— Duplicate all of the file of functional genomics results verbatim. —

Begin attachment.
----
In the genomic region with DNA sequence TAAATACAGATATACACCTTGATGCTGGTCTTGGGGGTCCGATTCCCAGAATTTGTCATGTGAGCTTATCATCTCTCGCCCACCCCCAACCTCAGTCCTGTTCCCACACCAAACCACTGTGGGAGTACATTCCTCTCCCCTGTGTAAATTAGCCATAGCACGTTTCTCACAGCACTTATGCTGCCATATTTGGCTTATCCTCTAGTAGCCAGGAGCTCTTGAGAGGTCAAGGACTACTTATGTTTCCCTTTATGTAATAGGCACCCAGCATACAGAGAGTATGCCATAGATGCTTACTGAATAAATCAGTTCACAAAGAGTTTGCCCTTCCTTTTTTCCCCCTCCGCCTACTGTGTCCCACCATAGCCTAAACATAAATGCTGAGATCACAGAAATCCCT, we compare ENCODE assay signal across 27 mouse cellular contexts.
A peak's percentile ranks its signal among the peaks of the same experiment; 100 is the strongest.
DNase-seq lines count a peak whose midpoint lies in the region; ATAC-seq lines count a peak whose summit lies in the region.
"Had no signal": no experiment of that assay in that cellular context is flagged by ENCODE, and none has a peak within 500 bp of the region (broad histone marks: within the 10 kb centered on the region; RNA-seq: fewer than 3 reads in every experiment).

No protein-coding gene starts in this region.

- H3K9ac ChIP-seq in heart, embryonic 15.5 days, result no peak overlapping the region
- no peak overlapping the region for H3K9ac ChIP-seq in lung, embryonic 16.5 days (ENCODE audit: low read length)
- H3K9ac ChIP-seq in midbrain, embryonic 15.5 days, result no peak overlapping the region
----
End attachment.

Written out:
In the genomic region with DNA sequence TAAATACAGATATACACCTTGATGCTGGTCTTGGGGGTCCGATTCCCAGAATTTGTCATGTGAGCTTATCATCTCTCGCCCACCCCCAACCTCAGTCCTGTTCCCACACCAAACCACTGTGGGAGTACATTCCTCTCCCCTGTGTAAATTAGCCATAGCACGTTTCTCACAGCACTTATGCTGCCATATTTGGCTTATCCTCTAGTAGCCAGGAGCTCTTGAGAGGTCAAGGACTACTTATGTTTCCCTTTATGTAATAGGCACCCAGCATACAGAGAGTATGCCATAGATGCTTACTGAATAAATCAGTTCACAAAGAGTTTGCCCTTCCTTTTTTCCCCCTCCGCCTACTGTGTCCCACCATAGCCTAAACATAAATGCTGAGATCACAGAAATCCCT, we compare ENCODE assay signal across 27 mouse cellular contexts.
A peak's percentile ranks its signal among the peaks of the same experiment; 100 is the strongest.
DNase-seq lines count a peak whose midpoint lies in the region; ATAC-seq lines count a peak whose summit lies in the region.
"Had no signal": no experiment of that assay in that cellular context is flagged by ENCODE, and none has a peak within 500 bp of the region (broad histone marks: within the 10 kb centered on the region; RNA-seq: fewer than 3 reads in every experiment).

No protein-coding gene starts in this region.

- H3K9ac ChIP-seq in heart, embryonic 15.5 days, result no peak overlapping the region
- no peak overlapping the region for H3K9ac ChIP-seq in lung, embryonic 16.5 days (ENCODE audit: low read length)
- H3K9ac ChIP-seq in midbrain, embryonic 15.5 days, result no peak overlapping the region